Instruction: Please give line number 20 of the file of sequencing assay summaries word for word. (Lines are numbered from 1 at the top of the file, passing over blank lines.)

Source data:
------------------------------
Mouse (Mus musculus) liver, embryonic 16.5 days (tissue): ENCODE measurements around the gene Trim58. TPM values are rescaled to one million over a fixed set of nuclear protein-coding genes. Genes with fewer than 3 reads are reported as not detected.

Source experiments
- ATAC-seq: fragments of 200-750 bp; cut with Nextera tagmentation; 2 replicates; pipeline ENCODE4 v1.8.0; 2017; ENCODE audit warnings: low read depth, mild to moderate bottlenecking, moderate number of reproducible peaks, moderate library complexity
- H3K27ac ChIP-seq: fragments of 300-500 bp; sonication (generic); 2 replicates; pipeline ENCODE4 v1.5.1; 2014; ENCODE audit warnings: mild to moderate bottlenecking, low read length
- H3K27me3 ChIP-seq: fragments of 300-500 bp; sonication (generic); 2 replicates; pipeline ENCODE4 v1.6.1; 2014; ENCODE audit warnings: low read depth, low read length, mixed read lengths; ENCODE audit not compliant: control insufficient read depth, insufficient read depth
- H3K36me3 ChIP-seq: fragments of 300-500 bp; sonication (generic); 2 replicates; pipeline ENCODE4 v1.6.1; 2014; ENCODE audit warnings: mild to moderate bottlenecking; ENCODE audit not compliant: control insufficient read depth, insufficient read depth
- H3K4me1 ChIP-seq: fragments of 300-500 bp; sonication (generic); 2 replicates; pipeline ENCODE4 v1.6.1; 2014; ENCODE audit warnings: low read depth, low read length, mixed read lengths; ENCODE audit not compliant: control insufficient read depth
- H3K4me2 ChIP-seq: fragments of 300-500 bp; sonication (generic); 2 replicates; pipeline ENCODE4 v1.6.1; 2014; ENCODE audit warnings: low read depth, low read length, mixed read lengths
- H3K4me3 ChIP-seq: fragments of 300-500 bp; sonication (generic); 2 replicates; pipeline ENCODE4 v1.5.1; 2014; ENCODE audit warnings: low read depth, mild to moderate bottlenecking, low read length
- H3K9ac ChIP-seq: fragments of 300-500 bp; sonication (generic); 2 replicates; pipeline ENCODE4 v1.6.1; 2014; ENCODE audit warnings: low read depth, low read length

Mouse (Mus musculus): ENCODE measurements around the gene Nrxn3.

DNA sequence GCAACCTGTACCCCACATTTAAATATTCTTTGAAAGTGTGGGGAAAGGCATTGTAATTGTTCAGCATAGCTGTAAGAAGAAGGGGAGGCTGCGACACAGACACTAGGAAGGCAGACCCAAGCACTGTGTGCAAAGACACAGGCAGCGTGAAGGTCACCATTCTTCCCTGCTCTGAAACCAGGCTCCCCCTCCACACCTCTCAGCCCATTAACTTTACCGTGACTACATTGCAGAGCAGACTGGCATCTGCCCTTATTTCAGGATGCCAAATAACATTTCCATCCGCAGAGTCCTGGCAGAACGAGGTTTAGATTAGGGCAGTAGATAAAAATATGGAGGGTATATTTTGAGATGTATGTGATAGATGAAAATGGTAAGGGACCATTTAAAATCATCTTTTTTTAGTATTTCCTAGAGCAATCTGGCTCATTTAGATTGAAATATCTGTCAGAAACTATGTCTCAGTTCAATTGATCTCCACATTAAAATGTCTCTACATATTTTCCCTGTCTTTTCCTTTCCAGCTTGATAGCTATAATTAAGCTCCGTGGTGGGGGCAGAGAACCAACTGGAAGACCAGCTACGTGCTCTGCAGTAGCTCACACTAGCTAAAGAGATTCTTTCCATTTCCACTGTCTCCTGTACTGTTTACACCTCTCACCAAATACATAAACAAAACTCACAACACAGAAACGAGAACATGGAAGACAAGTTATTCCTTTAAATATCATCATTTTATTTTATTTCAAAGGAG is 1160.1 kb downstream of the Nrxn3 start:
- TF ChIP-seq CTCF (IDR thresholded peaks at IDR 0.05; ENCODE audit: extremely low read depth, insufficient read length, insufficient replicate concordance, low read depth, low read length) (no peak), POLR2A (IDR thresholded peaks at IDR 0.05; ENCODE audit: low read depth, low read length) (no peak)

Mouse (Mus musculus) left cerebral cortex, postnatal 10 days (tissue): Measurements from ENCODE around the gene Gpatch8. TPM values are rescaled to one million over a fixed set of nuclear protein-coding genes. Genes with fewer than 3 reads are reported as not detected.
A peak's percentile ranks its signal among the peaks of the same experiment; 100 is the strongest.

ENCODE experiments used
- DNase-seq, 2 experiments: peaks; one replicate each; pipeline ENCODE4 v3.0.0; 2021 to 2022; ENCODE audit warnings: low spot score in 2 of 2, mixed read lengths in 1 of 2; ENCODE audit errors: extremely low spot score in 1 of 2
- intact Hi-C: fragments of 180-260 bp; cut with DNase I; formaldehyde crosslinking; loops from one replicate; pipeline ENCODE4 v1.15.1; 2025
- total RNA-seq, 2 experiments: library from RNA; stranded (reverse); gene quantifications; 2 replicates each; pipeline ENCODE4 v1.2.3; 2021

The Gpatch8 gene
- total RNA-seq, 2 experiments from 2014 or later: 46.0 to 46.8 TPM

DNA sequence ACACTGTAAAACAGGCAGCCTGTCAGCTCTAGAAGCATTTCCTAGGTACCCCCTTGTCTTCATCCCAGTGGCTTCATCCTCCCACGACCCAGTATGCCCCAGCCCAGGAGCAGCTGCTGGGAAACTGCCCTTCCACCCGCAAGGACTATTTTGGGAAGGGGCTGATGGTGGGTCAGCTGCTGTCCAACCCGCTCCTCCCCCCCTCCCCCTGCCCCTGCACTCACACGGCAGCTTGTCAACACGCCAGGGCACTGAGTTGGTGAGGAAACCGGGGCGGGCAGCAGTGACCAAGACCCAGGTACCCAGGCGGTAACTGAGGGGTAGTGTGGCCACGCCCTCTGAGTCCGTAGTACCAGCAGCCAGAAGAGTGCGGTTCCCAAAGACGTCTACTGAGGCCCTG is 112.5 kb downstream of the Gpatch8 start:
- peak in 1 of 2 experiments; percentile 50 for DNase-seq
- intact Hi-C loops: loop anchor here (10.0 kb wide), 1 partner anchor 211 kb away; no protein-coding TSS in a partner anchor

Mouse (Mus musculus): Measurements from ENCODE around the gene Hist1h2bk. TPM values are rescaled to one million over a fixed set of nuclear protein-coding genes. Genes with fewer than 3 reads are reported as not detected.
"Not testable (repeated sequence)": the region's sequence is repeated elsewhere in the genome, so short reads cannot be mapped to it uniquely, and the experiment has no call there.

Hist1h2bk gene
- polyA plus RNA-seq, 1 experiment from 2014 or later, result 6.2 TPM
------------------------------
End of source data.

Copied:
The Gpatch8 gene